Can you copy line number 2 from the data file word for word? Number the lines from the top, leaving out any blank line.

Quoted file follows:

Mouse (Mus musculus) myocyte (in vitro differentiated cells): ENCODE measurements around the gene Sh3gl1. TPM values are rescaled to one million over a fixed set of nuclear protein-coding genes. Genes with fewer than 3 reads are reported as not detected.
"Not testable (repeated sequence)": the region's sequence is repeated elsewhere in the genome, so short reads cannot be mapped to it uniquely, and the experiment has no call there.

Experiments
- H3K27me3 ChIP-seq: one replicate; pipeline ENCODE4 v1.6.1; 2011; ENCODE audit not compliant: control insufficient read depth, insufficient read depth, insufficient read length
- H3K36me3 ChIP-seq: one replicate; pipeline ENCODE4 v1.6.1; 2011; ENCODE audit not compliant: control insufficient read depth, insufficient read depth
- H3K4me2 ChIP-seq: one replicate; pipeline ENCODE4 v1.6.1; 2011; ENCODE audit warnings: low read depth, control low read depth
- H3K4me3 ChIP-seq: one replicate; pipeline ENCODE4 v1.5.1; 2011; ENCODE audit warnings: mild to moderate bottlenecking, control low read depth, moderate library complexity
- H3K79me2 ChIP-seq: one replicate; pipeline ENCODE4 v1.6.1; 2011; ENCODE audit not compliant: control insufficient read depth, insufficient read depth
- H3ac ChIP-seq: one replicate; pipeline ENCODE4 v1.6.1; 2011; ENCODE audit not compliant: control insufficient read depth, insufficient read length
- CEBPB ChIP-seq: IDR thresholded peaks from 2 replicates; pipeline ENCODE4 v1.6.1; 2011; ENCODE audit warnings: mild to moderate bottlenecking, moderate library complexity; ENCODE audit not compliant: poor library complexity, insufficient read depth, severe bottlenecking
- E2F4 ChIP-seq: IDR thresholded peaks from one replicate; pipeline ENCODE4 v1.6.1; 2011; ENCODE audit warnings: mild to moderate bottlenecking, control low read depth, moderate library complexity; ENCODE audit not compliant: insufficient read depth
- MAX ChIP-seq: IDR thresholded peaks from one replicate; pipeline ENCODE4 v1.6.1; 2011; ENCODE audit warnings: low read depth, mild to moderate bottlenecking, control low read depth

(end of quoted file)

"Not testable (repeated sequence)": the region's sequence is repeated elsewhere in the genome, so short reads cannot be mapped to it uniquely, and the experiment has no call there.